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DES MOINES -- A tale of two Iowas, urban and rural, may be responsible for the delivery of what were some unusual midterm election results, even in this state that for years has been proudly politically purple.

Democrats and Republicans both claimed crucial victories in Tuesday’s elections. Democrats flipped two congressional seats in Iowa, helping give the party control of the U.S. House; and Republicans won a hotly contested race for governor and fought off a challenge to their majority in the Iowa House.

So how did Democrats knock off two Republican U.S. House members but fall short in the statewide races?

Conversely, how did Republicans do so well on the state level but lose two congressional incumbents?

Experts and campaign veterans said myriad factors likely influenced such an unusual outcome, but one recurring theme in their explanations was the divide between the state’s urban and rural voters.

That the state’s urban areas tend to favor Democrats and rural areas tend to favor Republicans is not new. But the phenomenon may be becoming more pronounced.

And that may help explain why Democrats Abby Finkenauer and Cindy Axne defeated incumbent Republicans in two of the state’s U.S. House races --- by loading up on votes in the big cities within those districts -- while at the same time Republican Kim Reynolds won a close governor’s race -- by loading up on votes in the vast expanse of rural counties.

“I think a part of it, it’s just part of the urban-rural divide in Iowa and the fact that that contrast is as stark as it’s ever been,” said Christopher Larimer, a political science professor at the University of Northern Iowa.

Larimer said in congressional districts, Democratic candidates can rack up enough votes in the cities to offset their deficits in the districts’ rural areas.

For statewide candidates, it is more challenging to accumulate enough votes to overcome losses in rural counties.

“There still in Iowa is a pretty good urban-rural split, and we’re in an age in which starting with the (President Donald Trump) victory that in many ways it is the fundamental division between the parties,” said Dennis Goldford, a political science professor at Drake University.

Goldford said Axne was able to defeat Republican incumbent David Young because she drove up her margin in Polk County -- beating Young by more than 30,000 votes there -- which enabled her to overcome Young’s advantages in rural counties. Axne won by just more than 5,000 votes.

Hubbell fared “reasonably well” in the state’s largest cities, Goldford said, but it was not enough to overcome Reynolds’ advantages in the rest of the state.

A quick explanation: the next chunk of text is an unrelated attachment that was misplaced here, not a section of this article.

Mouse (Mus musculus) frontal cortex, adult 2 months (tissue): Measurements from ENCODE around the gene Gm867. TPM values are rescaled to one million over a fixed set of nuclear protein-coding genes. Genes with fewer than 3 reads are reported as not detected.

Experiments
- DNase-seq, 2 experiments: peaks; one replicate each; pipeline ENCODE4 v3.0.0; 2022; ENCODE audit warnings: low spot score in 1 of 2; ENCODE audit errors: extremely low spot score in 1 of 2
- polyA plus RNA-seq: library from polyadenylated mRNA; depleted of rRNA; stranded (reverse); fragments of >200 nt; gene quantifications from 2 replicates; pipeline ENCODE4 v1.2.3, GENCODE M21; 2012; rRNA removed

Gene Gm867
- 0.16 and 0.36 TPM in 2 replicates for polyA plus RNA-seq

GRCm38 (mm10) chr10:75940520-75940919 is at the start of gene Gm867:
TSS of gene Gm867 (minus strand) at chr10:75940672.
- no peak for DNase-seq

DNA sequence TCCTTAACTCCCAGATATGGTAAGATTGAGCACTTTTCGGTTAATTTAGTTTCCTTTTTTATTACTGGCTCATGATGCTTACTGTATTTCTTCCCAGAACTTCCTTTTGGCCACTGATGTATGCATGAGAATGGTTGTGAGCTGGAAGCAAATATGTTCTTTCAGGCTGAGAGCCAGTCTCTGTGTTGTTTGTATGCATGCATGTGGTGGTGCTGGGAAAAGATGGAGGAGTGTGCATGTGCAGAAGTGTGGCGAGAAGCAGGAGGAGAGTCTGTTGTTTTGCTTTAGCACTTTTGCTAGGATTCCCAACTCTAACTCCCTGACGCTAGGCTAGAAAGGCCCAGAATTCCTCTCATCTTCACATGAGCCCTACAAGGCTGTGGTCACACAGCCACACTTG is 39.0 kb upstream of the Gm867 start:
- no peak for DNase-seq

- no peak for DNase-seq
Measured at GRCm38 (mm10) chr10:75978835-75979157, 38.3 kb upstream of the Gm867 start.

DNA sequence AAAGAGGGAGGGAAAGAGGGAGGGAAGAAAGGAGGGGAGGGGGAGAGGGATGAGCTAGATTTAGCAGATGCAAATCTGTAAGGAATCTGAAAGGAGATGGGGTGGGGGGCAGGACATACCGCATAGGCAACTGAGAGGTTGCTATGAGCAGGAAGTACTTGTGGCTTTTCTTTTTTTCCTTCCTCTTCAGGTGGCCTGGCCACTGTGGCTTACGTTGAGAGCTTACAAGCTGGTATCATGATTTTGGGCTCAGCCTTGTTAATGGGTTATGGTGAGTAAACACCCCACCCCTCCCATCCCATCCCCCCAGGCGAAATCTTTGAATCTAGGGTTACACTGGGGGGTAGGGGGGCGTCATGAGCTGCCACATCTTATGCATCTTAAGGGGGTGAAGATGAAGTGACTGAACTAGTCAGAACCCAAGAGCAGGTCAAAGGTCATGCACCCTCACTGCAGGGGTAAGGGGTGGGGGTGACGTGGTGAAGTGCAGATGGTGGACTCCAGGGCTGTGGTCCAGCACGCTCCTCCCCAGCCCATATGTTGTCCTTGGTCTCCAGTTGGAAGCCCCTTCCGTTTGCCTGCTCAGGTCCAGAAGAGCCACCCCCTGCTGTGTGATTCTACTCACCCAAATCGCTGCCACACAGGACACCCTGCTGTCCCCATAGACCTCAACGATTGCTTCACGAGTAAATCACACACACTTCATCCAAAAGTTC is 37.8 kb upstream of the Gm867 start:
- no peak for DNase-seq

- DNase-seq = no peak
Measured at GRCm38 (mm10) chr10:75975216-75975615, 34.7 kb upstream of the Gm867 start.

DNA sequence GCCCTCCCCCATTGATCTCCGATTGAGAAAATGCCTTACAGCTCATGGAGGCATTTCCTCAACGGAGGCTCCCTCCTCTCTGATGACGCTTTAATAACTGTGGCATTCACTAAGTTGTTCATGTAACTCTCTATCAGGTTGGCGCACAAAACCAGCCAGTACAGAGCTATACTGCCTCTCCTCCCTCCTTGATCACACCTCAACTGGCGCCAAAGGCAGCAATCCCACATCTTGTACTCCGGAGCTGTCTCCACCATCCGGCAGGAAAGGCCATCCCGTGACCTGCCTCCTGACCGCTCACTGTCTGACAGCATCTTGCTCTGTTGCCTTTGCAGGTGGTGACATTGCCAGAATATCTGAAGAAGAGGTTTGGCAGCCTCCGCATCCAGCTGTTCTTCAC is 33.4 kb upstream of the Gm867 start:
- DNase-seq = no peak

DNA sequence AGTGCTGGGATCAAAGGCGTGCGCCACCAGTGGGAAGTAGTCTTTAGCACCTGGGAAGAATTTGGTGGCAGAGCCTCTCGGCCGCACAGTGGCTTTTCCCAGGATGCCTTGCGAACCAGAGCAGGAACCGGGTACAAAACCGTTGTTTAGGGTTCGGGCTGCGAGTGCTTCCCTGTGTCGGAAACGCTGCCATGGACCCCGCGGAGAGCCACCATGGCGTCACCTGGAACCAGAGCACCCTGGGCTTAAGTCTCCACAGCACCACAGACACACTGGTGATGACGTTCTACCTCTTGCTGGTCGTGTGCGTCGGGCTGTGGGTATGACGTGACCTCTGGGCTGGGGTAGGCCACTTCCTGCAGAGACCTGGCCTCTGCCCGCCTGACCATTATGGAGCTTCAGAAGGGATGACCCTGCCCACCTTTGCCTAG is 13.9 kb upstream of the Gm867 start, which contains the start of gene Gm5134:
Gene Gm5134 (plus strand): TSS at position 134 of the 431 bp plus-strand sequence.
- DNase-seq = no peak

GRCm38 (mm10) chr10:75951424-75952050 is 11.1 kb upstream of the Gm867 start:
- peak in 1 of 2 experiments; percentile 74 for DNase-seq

Another theory is Iowa voters sent a message to their various levels of representative government, that they feel the state is headed in the right direction but the federal government is in need of change. That would explain why Iowans voted to keep Republicans in control at the state level but voted out two GOP members of Congress.

Larimer said there is research that suggests voters consider the national economy when voting for federal candidates and when voting for state candidates consider how their state’s economy matches up against others’.

“If that research is right, if that’s what voters (in Iowa) were doing, that would make sense that we would see some of these results,” Larimer said.

State chairman Troy Price said while Democrats are disappointed they did not fare better in the state-level races, he is proud of the party’s performance after suffering debilitating losses in the 2014 and 2016 elections.

“We’re still waiting to see how everything shakes out, so I can’t say for certain what happened (Tuesday) to get us that split result, but I will say from where we started two years ago, people said we couldn’t even be competitive (Tuesday), let alone do what we did.”

Jeff Kaufmann, chairman of the Republican state party, said Young and Rep. Rod Blum faced historical trends that put them in danger, and beyond that he was pleased how Iowa Republicans competed in the state-level races.

“When we were devoid of that national trend how did we fare,” Kaufmann said. “I feel very good about having come out on top in almost all of those races.”

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State house reporter for The Courier/Lee Enterprises.

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